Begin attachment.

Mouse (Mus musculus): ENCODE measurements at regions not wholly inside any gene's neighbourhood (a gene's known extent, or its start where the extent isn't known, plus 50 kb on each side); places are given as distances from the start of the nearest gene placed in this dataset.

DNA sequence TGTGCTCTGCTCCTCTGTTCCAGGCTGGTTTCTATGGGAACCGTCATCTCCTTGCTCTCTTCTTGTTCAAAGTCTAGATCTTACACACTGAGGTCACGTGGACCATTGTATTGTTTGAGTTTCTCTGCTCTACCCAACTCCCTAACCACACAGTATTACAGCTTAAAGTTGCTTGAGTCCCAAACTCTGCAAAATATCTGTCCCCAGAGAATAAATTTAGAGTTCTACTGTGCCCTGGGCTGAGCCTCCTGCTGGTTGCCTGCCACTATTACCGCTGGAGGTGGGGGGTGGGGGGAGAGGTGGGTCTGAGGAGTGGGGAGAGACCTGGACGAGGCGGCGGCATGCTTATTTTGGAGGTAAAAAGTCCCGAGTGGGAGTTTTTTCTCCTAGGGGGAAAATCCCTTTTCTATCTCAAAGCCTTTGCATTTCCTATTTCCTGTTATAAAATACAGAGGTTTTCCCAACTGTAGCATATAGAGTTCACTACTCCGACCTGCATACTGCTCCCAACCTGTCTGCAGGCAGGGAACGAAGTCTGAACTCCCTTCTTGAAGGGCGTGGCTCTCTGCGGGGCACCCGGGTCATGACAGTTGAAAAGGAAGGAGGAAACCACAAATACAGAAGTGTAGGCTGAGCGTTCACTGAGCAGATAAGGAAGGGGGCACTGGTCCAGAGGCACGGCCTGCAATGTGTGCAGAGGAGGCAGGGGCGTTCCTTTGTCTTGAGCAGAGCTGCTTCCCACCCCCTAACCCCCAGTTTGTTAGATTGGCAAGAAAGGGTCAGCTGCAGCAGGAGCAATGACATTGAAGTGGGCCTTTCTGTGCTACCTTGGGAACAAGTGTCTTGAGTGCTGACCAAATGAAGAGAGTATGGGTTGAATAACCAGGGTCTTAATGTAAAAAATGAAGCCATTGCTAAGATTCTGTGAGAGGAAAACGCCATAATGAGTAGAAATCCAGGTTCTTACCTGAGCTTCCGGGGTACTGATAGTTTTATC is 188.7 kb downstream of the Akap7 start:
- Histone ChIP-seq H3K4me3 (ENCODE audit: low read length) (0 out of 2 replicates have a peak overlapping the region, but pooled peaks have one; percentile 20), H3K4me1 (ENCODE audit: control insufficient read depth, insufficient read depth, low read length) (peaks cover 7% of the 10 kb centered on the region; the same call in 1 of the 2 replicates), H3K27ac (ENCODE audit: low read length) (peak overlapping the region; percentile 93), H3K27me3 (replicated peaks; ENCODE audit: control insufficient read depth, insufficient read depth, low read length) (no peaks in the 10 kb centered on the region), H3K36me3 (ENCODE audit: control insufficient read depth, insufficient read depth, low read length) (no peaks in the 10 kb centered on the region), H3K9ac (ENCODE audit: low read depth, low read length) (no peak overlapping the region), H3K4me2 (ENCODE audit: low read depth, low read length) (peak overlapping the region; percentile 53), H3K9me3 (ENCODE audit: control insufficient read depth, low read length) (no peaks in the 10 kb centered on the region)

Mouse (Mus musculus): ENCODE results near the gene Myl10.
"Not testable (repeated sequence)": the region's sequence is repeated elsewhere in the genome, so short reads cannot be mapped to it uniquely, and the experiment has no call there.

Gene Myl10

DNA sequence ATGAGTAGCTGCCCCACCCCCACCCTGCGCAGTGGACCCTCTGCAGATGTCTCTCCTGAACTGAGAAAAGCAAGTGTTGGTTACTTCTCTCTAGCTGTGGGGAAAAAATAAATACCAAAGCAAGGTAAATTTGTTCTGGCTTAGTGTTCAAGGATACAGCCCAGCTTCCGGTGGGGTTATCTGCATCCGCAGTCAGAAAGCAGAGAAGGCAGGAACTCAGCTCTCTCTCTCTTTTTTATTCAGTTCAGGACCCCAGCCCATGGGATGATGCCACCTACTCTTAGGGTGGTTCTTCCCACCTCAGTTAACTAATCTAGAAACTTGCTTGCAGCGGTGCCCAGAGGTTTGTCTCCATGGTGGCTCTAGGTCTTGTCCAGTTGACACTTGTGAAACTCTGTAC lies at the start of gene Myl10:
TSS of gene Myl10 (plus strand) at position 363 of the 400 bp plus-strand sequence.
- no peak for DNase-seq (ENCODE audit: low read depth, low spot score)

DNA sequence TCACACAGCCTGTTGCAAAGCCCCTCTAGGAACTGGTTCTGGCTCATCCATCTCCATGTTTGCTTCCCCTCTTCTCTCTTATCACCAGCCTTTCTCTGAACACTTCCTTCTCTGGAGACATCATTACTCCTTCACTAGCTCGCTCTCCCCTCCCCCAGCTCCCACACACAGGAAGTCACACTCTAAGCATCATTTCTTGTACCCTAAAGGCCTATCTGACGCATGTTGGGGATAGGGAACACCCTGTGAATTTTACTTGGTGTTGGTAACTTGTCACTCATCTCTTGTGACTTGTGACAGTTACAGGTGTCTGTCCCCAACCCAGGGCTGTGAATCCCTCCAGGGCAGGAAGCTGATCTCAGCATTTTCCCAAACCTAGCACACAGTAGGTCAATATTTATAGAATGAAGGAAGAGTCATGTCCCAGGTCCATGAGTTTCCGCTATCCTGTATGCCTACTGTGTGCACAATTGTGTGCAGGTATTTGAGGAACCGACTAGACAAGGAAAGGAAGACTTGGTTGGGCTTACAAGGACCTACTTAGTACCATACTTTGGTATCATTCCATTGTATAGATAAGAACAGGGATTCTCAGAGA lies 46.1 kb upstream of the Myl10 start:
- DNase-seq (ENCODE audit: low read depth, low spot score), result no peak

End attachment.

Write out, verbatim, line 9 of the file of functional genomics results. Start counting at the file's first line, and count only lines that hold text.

- no peak for DNase-seq (ENCODE audit: low read depth, low spot score)